All of the stories chronicled in Sacred Shelter are about serious traumas and crises—mental illness, addiction, and domestic violence. A few storytellers spoke of child abuse and molestation—one was chained to a pole in a filthy basement, another was sexually assaulted by her mother’s boyfriend, and another was routinely beaten by his alcoholic stepfather.
“The most shocking thing to me was the consistency of the trauma,” says editor Greenfield about the interviews she conducted for the book. “It was story after story of gender violence, abuse … and the preponderance of that kind of suffering.”
Another common thread Greenfield sees among the stories is the love and generosity the storytellers showed others even in their darkest moments. She pointed to Riddle, who once gave all of her money to a mother she met on the street with a hungry child, and Barton, who often helped the elderly in his neighborhood carry groceries and clean up.
“It’s so beautiful that even in the thick of it, they were thinking of other people,” said Greenfield, adding that their compassion for others continues in their volunteer work today. “They took the suffering and turned it into an engine of love.”
Also sharing his experience with homelessness at the book launch was James Addison. Despite the horrors of living on the streets and in the Fort Washington Shelter—nicknamed the “House of Pain” among New York City’s homeless—Addison was the recipient of many acts of kindness.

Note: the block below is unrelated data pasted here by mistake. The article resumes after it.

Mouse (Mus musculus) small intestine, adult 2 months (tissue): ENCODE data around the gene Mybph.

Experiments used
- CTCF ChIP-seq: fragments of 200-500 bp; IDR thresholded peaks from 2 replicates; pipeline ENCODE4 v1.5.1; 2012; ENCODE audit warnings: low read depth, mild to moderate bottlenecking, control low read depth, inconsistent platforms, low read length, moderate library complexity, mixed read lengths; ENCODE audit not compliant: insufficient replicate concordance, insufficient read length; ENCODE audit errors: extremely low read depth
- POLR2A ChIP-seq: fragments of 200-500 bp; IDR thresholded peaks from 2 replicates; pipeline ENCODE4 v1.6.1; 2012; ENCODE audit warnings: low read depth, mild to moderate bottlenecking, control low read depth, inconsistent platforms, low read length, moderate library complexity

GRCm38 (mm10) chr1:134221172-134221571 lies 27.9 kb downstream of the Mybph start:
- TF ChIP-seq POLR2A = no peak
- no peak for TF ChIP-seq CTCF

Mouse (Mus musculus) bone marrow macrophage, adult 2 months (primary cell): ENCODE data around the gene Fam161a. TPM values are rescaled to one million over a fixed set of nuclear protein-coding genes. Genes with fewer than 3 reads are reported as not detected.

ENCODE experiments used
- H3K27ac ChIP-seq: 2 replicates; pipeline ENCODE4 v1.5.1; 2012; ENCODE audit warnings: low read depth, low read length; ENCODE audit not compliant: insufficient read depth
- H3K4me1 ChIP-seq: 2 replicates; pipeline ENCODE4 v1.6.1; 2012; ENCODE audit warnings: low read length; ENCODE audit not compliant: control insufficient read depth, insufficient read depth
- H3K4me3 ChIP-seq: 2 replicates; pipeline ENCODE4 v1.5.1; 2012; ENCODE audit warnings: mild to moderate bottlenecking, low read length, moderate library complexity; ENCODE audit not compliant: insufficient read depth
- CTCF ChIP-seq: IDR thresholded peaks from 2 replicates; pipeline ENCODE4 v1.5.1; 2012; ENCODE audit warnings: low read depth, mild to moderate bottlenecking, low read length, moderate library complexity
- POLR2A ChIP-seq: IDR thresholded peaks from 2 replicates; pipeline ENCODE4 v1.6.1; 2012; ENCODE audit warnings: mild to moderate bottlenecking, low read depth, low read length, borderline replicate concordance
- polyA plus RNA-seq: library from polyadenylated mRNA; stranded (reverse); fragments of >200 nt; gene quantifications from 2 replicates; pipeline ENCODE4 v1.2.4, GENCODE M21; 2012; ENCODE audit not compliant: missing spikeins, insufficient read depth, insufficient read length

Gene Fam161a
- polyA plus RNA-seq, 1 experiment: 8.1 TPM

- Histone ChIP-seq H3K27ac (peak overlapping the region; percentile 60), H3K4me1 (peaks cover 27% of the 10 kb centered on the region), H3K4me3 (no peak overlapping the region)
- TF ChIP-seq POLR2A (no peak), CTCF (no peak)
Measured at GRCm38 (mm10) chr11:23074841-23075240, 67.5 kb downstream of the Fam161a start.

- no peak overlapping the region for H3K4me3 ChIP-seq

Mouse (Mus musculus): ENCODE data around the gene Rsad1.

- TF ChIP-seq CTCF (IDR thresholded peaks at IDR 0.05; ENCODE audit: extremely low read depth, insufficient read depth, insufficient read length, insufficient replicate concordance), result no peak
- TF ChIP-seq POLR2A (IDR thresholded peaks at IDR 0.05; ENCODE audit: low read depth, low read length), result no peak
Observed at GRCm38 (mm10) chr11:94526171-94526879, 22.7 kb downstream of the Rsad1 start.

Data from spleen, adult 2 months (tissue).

“I was on 34th Street one morning standing in front of a donut shop,” he recalled. “I was so hungry, I hadn’t eaten for days. An employee from the shop came out and handed me a bag of donuts. Those were the best damn donuts I ever ate in my life.”
Barton was also the recipient of kind acts. “People in the neighborhood helped me, gave me food and clothing,” he said. And it wasn’t only strangers; when he reached out to his daughter while in treatment after being estranged for years, she drove from South Carolina with her children to pick him up so they could spend Christmas together—another moment when Barton says that “God showed up for him.”
In their opening remarks, Joseph M. McShane, S.J., president of Fordham; Rabbi Jeremy Kalmanofsky; and Monsignor Kevin Sullivan, the executive director of Catholic Charities of the Archdiocese of New York, talked about the importance of helping others.
They also pointed to the power of the life skills programs for the homeless that run in different churches, temples, and organizations throughout the city, and of the 13 people who shared their stories for Sacred Shelter, who are living examples that change is possible.
“To the 13 very brave men and women who chose to tell their stories: … We are in your debt for reminding us about the dignity of human beings,” said Father McShane.
Added Monsignor Sullivan: “Homelessness is not hopelessness.”